The Museum is committed to ensuring that its agents and contractors work towards the desired access and inclusion outcomes in this DAIP.

Outcome 1:    People with disability have the same opportunities as other people to access the services of, and any events organised by, the WA Museum.

Outcome 2:    People with disability have the same opportunities as other people to access the buildings and other facilities of the WA Museum.

Outcome 3:    People with disability receive information from the WA Museum in a format that will enable them to access the information as readily as other people are able to access it.

Outcome 4:    People with disability receive the same level and quality of service from the staff of the WA Museum as other people receive from the staff of the WA Museum.

Outcome 5:    People with disability have the same opportunities as other people to make complaints to the WA Museum.

Outcome 6:    People with disability have the same opportunities as other people to participate in any public consultation by the WA Museum.

Outcome 7:    People with disability have the same opportunities as other people to obtain and maintain employment with the WA Museum.


3. Recent progress

The Museum’s DAIP was last reviewed in 2011/12. Over the life of the Museum’s previous DAIP (2012 – 2017) examples of progress made towards delivering an accessible and inclusive museum service for WA were that we:

  • Acquired accessible display cases with dimensions appropriate for wheelchair access and deployed these across exhibitions at Museum sites.
  • Released a WA Museum wide smartphone app for curatorial content throughout the Museum that is accessible to people with disabilities.
  • Organised and hosted a Web Accessibility Camp in Perth to encourage provision of accessible information through new formats across the public sector and government.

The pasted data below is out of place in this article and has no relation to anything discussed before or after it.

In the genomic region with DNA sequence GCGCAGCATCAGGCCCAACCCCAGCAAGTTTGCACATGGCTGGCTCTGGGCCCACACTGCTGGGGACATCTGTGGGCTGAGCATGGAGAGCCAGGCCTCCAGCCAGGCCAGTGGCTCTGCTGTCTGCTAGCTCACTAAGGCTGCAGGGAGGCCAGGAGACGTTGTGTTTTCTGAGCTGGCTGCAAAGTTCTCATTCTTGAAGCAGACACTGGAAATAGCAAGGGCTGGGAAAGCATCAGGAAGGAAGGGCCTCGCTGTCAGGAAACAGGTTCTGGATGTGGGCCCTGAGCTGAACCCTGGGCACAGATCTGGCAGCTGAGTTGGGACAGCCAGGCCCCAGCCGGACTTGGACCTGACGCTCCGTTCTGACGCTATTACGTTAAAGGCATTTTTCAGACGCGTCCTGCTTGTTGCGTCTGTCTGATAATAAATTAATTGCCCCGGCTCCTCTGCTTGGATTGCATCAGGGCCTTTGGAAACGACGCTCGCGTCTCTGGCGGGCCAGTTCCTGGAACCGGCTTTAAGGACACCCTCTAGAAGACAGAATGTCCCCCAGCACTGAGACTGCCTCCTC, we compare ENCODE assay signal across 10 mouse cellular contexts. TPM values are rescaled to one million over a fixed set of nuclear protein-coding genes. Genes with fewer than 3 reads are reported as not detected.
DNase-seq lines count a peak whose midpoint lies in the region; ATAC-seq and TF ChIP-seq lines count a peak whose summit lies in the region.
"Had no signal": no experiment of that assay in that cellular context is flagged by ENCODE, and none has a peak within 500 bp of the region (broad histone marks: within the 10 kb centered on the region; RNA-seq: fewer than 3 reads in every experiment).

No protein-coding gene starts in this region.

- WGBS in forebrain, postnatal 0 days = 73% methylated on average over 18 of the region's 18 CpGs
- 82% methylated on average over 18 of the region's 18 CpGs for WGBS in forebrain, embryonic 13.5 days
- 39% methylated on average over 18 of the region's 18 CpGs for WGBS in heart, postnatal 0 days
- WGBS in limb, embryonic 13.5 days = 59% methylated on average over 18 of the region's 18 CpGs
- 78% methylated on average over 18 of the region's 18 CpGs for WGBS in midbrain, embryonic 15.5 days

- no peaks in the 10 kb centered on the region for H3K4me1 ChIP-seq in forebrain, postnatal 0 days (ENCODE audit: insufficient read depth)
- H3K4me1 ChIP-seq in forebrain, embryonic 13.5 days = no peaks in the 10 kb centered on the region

• Developed and implemented an accessible Complaints, Comments and Compliments Policy allowing for complaints to be made in a variety of formats and responded to complaints relating to access in a timely manner.
  • Released text panels from major exhibitions as webpages for use with assistive technology such as text to speech.  We also released audio guides for major exhibitions with corresponding transcripts available.
  • Hosted experiences for visitors with memory loss that were themed around the British Museum exhibition A History of the World in 100 Objects.  These included the on-site ‘Object Memory Workshops’ and weekly guided tours during March 2016 offered in conjunction with Alzheimer’s Australia (WA).
  • Established and actively consulted with a representative panel of people with disabilities, advocates and carers, to ensure universal access requirements are central to the development of the New Museum, located in the Perth Cultural Centre and due to open to the public in 2020. 
  • Made volunteering more inclusive with a number of volunteers with disabilities becoming part of the volunteering team and volunteering front of house (as an engagement volunteer), interpreting the galleries and adding to the visitor experience.
  • Participated in Alzheimer’s WA Dementia Friendly Communities Program, with Museum sites being recognised as ‘Dementia Friendly Spaces’.
  • Upgraded various facilities to provide for greater access and inclusion, such as: the Maritime Museum’s main entrance and toilet doors; the lift at the Shipwrecks Museum; the lift and toilets in the administration building at the Museum’s Collections and Research Centre; and gallery lighting was upgraded to improve visibility.  
  • Delivered public programs and educational experiences with a focus on accessibility.  Examples included:
  • Hands-on learning during facilitated school experiences that incorporate sensory elements and the integration of a variety of learning styles;
  • Early-learner programming at the Museum’s Discovery Zone (in the State Library of Western Australia) incorporated sensory elements with a focus on tactile experiences; and
  • Early learner programming for the exhibitions incorporated elements of movement, song, story-telling and craft suitable for learners with low to moderate fine-motor-skills.

    4. How this DAIP was developed

    Following an Expression of Interest, DADAA Ltd, as an organisation specialising in the arts and disability, was appointed to conduct a review of Disability Action and Inclusion Plans across the WA Culture and Arts Portfolio, which included the WA Museum.

    The review (Embedding Access: An Opportunity for the Arts Sector) cited examples of steps taken by the Museum to improve access in a number of areas:

    Key findings of the consultation report, particularly those that relate to potential areas of improvement, were: